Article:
The Basics of Car Audio
The head unit is the tuner, cassette deck, or CD player that sends the signal to the rest of your car audio system. Some head units have amplifiers built in (in which case you must make sure your speakers are efficient enough to play loudly with the relatively small amount of power in most head units - See the Power Up! section.). On a budget? Buy speakers first. Better speakers can make your stock head unit sound really good. You can upgrade it later. And you will want to. One thing to keep in mind: make sure the head unit has pre-amp outputs when you buy it. You’ll need them when you’re ready to add amplifiers later.
Ultimately, the head unit source sends its signal to the speakers. Your speakers determine how your whole system will sound. No equalizer, amplifier, or processor can compensate for poor (or poorly installed) speakers. Even if you’re on a budget, you should plan on spending the bulk of your allotted expenses on your speakers. (And if you’re really on a budget, plan on a head unit and a set of speakers now, and worry about amps and processors later.)
Subwoofers are the speakers that deliver the lower frequencies of the audio spectrum. They need to be specially installed, usually in a box designed specifically for them. They demand more power to play at acceptable levels without distortion, which brings us to...
An amplifier boosts your signal power, resulting in a cleaner sound and more volume. And because more power is a good thing, an amplifier might be the next thing on your list. Be careful, though, because if you are planning on adding several high power amplifiers you may need to upgrade your car’s electrical system with upgraded capacitors, battery, and lastly alternator.
More About Amplifiers
Amplifiers can really turn your system on. With more power you’ll achieve a cleaner, more dynamic sound at higher volumes. But installing an amp yourself can be tricky. Be sure to plan your install carefully.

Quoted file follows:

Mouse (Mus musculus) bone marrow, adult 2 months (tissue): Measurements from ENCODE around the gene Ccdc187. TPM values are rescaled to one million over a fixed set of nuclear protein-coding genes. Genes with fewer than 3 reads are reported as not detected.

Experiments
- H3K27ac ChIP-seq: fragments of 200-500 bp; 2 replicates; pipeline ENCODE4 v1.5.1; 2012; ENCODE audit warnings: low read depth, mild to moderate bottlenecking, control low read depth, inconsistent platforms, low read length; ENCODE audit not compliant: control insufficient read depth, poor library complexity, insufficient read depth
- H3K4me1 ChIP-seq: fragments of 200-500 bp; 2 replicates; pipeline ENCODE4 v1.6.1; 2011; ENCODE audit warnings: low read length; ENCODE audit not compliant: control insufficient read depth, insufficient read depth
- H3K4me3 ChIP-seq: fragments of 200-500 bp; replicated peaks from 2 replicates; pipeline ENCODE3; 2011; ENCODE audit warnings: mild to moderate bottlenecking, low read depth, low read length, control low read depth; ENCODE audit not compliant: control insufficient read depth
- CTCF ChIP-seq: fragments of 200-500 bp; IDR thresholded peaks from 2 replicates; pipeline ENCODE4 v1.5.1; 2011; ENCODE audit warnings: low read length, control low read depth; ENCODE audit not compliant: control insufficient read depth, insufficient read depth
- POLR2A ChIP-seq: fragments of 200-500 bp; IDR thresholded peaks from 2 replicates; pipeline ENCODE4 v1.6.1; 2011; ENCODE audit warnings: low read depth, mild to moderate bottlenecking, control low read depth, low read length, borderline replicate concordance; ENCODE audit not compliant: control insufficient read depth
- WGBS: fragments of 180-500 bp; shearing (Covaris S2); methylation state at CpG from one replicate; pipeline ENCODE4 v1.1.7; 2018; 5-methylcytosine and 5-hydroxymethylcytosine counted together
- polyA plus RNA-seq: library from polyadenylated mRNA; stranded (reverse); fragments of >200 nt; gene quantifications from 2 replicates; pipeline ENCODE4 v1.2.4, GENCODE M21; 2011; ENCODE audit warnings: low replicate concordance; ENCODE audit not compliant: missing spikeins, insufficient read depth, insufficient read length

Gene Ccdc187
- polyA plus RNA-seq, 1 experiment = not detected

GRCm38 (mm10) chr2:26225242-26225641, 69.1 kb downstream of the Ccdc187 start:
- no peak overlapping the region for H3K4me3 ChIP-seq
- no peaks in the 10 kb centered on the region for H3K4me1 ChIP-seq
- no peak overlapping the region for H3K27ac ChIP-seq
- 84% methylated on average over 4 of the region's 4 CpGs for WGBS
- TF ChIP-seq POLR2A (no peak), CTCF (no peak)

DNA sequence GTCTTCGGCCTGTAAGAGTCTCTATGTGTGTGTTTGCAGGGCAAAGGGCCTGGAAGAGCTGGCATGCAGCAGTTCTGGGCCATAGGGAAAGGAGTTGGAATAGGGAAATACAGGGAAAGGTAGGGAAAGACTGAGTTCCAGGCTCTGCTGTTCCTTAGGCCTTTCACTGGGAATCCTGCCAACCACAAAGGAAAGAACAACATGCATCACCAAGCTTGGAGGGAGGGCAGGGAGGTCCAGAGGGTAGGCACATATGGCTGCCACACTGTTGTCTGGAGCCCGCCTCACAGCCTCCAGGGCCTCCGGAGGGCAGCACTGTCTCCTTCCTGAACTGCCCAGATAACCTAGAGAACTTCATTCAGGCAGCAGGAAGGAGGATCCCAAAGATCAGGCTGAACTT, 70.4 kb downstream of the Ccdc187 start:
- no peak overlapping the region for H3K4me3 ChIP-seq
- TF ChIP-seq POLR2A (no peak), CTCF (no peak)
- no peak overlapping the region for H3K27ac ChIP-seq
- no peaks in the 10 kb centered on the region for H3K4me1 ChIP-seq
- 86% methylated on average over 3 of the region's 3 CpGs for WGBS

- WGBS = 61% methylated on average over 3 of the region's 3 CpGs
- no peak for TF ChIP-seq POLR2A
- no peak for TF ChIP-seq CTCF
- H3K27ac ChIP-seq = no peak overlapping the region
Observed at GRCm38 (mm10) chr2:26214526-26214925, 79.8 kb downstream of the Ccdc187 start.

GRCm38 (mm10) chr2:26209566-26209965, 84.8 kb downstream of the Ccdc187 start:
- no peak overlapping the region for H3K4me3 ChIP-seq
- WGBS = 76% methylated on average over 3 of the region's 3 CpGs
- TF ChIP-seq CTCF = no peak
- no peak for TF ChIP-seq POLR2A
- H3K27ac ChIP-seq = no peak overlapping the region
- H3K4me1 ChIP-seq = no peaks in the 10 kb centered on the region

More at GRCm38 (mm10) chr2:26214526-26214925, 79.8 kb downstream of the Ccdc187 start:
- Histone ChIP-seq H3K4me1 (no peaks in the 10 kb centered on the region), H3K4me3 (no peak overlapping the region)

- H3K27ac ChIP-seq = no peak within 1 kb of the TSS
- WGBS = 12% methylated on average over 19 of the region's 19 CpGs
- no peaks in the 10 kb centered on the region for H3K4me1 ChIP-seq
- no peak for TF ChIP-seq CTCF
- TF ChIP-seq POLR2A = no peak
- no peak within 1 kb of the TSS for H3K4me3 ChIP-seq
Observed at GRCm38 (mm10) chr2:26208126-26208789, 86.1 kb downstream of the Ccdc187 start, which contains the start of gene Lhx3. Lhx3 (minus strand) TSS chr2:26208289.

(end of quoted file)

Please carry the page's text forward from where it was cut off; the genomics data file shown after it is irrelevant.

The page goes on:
Never mount amps or other components directly to the metal of your car. (That’s just asking for noise problems.) Instead, use screws with rubber isolators when you have to mount to metal, or mount the component to a non-conductive board and then mount the board to your car’s body. And before you drill holes to mount anything, hook the component up and give it a test run in your chosen location. How smug will you feel after finding that noise problem can be fixed simply by moving your amp to a new location before you’ve drilled?
Amps are sensitive to electrical and motor noise, and they can interfere with your radio reception. They should be mounted at least 3 feet away from your head unit.
You can mount an amp under a front seat. This is close to your head unit, so you’ll be able to use shorter cables to both the head unit and the speakers, but larger amps won’t work here.
Mount an amp on the passenger side firewall; you won’t have to remove the seat, but again only a very small amp will fit.
Better yet, mount your amp in your trunk, where it will have plenty of room to breathe, which is important because amps produce a lot of heat. You’ll see cooling fins on an amp. They radiate that heat into the surrounding air to help cool the amp. For these fins to operate properly, they need a few inches of air space around them at all times. Also, try to keep them vertical. Amps should not be mounted with the fins facing downward (because heat will radiate back up into the amp).
Just because something is metal doesn’t mean it’s a good ground. Ground your amp directly to areas of heavy chassis metal only, not to a piece of metal that’s merely attached to the chassis. Use ground wire run-lengths of 18"-24" maximum. Many top car audio installers recommend running a ground wire all the way back to the car's negative battery terminal.
This article was last modified Mar 11, 2014